Savour healthier food at public sector events from next month

Dhany Osman
AFP file photo

Starting in April, public sector gatherings will take on a different flavour as healthier catering guidelines for food provided at events and training courses take effect.

“We want to provide tasty, healthier choices for our public officers and guests, so they can enjoy the food while staying healthy and active,” said Minister of State for Health Chee Hong Tat in Parliament on Thursday (9 March).

Speaking during the ministry’s Committee of Supply debate, Chee noted that such a scheme had been implemented by the People’s Association for its grassroots events since December 2016, a move which he praised.

Promoting healthier eating is a “critical factor” towards preventing and managing diabetes, Chee said.

In line with this goal, the MOH will introduce in July the Healthier Ingredient Development Scheme, which will provide funding for food manufacturers to develop products using healthy ingredients, such as whole grains and healthier cooking oils.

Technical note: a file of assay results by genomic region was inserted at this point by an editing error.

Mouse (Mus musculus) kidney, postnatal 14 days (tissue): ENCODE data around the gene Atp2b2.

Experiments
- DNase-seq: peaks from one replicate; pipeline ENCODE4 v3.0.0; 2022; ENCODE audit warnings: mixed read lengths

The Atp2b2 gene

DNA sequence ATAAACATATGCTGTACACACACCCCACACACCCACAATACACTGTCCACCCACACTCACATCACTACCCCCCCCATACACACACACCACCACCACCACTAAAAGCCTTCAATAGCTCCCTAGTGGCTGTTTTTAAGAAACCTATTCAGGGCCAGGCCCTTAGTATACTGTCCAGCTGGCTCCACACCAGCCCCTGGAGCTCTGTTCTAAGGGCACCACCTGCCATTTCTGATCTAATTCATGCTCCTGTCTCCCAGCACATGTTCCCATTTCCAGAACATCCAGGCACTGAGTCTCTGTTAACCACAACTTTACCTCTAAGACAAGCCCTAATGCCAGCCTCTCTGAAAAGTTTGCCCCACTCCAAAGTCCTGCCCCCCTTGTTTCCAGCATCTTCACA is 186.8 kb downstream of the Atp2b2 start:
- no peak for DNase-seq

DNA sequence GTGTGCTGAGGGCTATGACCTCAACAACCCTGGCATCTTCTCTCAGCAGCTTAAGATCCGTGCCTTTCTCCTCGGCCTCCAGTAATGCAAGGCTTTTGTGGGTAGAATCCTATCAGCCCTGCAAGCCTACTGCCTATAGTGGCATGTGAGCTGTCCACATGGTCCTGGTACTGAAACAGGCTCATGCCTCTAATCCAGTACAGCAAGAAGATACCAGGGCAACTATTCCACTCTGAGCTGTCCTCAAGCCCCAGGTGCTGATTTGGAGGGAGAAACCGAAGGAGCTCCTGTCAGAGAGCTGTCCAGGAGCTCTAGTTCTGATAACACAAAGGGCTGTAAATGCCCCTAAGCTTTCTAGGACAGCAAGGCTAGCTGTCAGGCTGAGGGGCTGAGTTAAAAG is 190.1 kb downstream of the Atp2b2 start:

“By working closely with the industry, I’m confident we can further enhance the sector’s value-add by developing healthier products that are just as delicious and riding on a trusted Singapore brand to expand our markets overseas,” said Chee.

He added that he was encouraged to see Singaporeans opting for healthier food choices, with the market share for Healthier Choice Symbol (HCS) products having increased from 12 per cent in 2012 to 18 per cent in 2016.

Despite this positive development, the nation’s sugar intake level is still too high with Singaporeans consuming an average of 12 teaspoons of sugar a day – more than twice the five teaspoons limit recommended by the World Health Organization.

Sixty per cent of this sugar intake comes from sugar-sweetened beverages (SSBs), two-thirds of which originated from pre-packaged SSBs, said Chee.

MOH will continue to consult with businesses and consumers, while monitoring the experiences of other countries in implementing measures to change dietary preferences and consumer behaviour, he added.